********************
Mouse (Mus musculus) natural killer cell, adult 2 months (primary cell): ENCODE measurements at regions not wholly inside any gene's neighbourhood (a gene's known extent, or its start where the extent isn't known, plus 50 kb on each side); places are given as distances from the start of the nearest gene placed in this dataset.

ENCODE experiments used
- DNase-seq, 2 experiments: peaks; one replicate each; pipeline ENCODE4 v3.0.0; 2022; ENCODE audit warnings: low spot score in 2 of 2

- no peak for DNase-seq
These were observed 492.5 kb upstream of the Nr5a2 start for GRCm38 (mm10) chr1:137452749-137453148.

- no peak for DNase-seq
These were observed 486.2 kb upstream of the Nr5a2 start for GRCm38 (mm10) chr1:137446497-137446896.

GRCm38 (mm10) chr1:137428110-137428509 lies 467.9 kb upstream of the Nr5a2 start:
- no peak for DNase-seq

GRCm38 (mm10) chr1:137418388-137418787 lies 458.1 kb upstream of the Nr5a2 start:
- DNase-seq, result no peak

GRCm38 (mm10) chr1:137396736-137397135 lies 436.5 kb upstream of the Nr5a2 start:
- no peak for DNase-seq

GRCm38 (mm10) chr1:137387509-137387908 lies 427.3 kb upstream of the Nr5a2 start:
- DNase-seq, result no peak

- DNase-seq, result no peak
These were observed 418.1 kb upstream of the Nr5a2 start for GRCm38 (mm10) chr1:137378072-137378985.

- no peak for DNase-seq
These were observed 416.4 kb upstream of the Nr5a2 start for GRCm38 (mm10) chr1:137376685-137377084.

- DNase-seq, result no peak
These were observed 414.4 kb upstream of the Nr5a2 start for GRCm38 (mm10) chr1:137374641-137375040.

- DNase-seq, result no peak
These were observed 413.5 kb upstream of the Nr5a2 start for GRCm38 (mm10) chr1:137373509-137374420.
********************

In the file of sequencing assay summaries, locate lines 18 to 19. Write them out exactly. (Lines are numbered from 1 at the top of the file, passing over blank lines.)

- no peak for DNase-seq
These were observed 416.4 kb upstream of the Nr5a2 start for GRCm38 (mm10) chr1:137376685-137377084.